Company's chief emeritus hopes to interest new generation of children in superheroes of all shapes and sizes by publishing content across multiple media platforms More

Photogallery New Drug Protects Against Virus in Ebola Family

Study by researchers at University of Texas Medical Branch, Tekmira Pharmaceuticals is first looking at drug's effectiveness after onset of symptoms More

This forum has been closed.
Comments
     
There are no comments in this forum. Be first and add one

Featured Videos

Your JavaScript is turned off or you have an old version of Adobe's Flash Player. Get the latest Flash player.
African Media Tries to Educate Public About Ebolai
X
George Putic
August 20, 2014 8:57 PM
While the Ebola epidemic continues to claim lives in West Africa, information technology specialists, together with radio and TV reporters, are battling misinformation and prejudice about the disease - using social media to educate the public about the deadly virus. VOA’s George Putic has more.
Video

Video African Media Tries to Educate Public About Ebola

While the Ebola epidemic continues to claim lives in West Africa, information technology specialists, together with radio and TV reporters, are battling misinformation and prejudice about the disease - using social media to educate the public about the deadly virus. VOA’s George Putic has more.
Video

Video Ferguson Calls For Justice as Anger, Violence Grips Community

Violence, anger and frustration continue to grip the small St. Louis suburb of Ferguson, Missouri. Protests broke out after a white police officer fatally shot an unarmed black teenager on August 9. The case has sparked outrage around the nation and prompted the White House to send U.S. Attorney Eric Holder to the small community of just over 20,000 people. VOA’s Mary Alice Salinas has more from Ferguson.
Video

Video Beheading Of US Journalist Breeds Outrage

U.S. and British authorities have launched an investigation into an Islamic State video showing the beheading of kidnapped American journalist James Foley by a militant with a British accent. The extremist group, which posted the video on the Internet Tuesday, said the murder was revenge for U.S. airstrikes on militant positions in Iraq - and has threatened to execute another American journalist it is holding. Henry Ridgwell has more from London.
Video

Video Family Robots - The Next Big Thing?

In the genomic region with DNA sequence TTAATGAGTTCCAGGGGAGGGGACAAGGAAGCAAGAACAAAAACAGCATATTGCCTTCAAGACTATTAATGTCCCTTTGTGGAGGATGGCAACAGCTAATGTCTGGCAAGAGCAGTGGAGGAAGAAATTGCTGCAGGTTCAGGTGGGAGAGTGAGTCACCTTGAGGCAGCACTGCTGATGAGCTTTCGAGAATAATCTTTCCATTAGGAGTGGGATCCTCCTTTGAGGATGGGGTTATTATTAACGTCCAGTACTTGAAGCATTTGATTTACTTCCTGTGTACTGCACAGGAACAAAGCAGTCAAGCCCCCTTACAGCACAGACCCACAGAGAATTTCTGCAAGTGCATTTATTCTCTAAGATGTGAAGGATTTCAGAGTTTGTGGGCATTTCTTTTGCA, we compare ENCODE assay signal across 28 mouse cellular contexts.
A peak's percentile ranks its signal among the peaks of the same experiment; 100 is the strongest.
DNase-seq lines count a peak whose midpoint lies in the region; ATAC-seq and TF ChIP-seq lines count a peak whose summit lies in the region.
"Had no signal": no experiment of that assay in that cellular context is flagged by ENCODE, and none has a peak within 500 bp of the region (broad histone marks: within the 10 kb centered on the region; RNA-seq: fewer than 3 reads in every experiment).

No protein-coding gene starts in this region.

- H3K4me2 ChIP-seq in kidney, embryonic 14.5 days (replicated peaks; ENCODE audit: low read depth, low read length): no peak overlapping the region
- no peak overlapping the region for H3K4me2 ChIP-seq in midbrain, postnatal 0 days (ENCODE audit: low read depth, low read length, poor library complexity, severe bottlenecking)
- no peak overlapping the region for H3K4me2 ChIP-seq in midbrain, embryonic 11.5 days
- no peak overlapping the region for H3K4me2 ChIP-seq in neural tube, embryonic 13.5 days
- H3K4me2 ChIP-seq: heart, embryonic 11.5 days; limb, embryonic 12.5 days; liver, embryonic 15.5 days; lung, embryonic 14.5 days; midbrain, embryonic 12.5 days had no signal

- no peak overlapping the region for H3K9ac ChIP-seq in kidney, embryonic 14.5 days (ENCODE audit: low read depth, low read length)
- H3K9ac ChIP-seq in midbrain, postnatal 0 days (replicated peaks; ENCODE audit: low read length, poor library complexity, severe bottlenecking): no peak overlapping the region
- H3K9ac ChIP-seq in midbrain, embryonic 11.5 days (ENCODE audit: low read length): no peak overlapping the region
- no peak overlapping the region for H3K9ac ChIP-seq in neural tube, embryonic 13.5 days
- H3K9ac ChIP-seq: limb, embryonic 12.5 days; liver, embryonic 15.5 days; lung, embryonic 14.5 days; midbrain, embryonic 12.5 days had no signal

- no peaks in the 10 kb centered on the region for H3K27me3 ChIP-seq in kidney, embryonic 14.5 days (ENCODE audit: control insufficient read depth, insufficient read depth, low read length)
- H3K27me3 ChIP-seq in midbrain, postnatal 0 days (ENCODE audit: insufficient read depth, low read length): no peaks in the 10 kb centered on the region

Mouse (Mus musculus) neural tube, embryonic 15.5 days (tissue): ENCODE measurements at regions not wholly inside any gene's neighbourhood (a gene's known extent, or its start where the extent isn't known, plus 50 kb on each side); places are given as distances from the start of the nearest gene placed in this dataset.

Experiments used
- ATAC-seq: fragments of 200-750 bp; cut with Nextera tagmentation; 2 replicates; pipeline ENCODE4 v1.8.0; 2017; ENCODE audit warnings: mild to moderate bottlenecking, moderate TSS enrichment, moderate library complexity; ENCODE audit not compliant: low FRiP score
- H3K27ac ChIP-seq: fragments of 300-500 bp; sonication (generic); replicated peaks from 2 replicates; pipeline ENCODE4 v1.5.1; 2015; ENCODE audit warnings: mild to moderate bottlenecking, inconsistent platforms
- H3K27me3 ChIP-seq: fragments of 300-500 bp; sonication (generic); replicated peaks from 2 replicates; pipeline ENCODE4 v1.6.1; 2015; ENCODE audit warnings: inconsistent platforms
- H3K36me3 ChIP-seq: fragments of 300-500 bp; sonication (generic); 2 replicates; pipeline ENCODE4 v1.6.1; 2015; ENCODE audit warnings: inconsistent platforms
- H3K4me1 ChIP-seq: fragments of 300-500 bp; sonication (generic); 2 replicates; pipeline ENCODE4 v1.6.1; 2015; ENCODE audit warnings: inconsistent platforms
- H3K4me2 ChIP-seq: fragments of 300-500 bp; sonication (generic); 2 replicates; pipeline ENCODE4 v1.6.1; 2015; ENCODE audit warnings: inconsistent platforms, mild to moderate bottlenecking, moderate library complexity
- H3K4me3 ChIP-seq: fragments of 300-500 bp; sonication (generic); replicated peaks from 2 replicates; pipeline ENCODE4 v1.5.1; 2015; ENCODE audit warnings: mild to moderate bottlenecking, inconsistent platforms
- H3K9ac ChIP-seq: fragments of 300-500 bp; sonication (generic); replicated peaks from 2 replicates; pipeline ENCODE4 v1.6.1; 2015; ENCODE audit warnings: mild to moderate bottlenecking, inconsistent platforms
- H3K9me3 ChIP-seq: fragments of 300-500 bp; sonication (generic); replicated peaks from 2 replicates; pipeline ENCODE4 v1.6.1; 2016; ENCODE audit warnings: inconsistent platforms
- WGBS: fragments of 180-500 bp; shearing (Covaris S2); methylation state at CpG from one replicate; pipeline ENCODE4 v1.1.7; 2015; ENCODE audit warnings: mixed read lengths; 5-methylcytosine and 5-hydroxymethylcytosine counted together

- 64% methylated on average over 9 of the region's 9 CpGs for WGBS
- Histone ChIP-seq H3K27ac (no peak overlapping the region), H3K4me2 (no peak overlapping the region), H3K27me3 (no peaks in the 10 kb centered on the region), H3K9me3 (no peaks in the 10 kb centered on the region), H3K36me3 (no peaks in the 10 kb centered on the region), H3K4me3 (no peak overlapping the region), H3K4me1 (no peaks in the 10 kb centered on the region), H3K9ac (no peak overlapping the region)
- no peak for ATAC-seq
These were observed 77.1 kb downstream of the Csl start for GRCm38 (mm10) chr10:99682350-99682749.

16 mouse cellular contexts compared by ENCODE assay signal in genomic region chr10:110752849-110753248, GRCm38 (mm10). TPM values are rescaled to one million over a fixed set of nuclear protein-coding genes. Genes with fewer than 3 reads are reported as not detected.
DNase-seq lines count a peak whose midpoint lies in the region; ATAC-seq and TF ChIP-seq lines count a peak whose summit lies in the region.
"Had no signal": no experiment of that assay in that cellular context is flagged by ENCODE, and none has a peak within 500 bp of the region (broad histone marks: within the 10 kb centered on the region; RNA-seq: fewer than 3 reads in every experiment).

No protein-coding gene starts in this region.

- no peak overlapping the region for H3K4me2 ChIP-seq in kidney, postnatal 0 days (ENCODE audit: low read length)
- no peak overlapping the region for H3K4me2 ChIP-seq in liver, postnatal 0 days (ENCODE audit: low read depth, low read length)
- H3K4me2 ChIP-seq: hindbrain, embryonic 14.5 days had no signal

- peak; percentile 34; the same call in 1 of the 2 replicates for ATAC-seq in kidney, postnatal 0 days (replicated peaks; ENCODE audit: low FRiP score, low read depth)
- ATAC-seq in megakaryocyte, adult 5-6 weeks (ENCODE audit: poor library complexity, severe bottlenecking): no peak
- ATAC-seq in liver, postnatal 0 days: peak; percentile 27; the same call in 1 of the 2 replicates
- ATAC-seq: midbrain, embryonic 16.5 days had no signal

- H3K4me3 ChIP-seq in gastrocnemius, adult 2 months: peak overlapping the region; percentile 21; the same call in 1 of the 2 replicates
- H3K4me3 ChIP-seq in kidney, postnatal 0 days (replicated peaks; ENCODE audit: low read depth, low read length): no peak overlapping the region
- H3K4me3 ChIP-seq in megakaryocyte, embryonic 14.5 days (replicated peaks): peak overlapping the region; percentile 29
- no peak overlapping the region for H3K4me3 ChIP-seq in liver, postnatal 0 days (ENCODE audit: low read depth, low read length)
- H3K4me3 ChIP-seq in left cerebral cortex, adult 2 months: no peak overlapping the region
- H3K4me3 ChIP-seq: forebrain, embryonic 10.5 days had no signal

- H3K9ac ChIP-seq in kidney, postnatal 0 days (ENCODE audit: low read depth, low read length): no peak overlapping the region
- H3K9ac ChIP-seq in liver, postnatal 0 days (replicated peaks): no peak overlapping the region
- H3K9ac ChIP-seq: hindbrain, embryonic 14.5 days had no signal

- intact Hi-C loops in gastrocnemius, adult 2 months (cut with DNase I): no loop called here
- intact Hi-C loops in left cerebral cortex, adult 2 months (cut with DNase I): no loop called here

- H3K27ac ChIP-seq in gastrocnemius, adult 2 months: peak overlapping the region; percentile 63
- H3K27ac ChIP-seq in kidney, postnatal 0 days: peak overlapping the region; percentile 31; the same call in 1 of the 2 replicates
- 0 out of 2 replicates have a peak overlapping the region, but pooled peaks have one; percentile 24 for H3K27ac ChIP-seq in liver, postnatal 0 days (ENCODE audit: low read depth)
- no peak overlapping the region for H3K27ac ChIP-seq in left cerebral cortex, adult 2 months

Robots that can help us with daily chores like cooking and cleaning are a long way off, but automatons that serve as family companions may be much closer. Researchers in the United States, France, Japan and other countries are racing to build robots that can entertain and perform some simpler tasks for us. VOA’s George Putic reports.
Video

Video In Ukraine, Fear and Distrust Remain Where Fighting has Stopped

As the Ukrainian military reclaims control of eastern cities from pro-Russian separatists, residents are getting a chance to rebuild their lives. VOA's Gabe Joselow reports from the town of Kramatorsk in Donetsk province, where a sense of fear is still in the air, and distrust of the government in Kyiv still runs deep.
Video

Video Five Patients Given Experimental Ebola Drug Said to Be Improving

The World Health Organization has approved the use of experimental treatments for Ebola patients in West Africa. The Ebola outbreak there is unprecedented, the disease deadly. The number of people who have died from Ebola has surpassed 1,200. VOA's Carol Pearson reports on the ethical considerations of allowing experimental drugs to be used.
Video

Video China Targets Overseas Assets of Corrupt Officials

As China presses forward with its anti-graft effort, authorities are targeting corrupt officials who have sent family members and assets overseas. The efforts have stirred up a debate at home on exactly how many officials take that route and how likely it is they will be caught. Rebecca Valli has this report.
Video

Video Leading The Fight Against Islamic State, Kurds Question Iraqi Future

Western countries including the United States have begun arming the Kurdish Peshmerga forces in northern Iraq to aid their battle against extremist Sunni militants from the Islamic State. But there are concerns that a heavily-armed Kurdistan Regional Government, or KRG, might seek to declare independence and cause the break-up of the Iraqi state. As Henry Ridgwell reports from London, the KRG says it will only seek greater autonomy from Baghdad.
Video

Video In Rural Kenya, Pressure Builds Against Female Circumcision

In some Kenyan communities, female genital mutilation remains a rite of passage. But activists are pushing back, with education for girls and with threats of punishment those who perform the circumcision. Mohammed Yusuf looks at the practice in the rural eastern community of Tharaka-Nithi.

AppleAndroid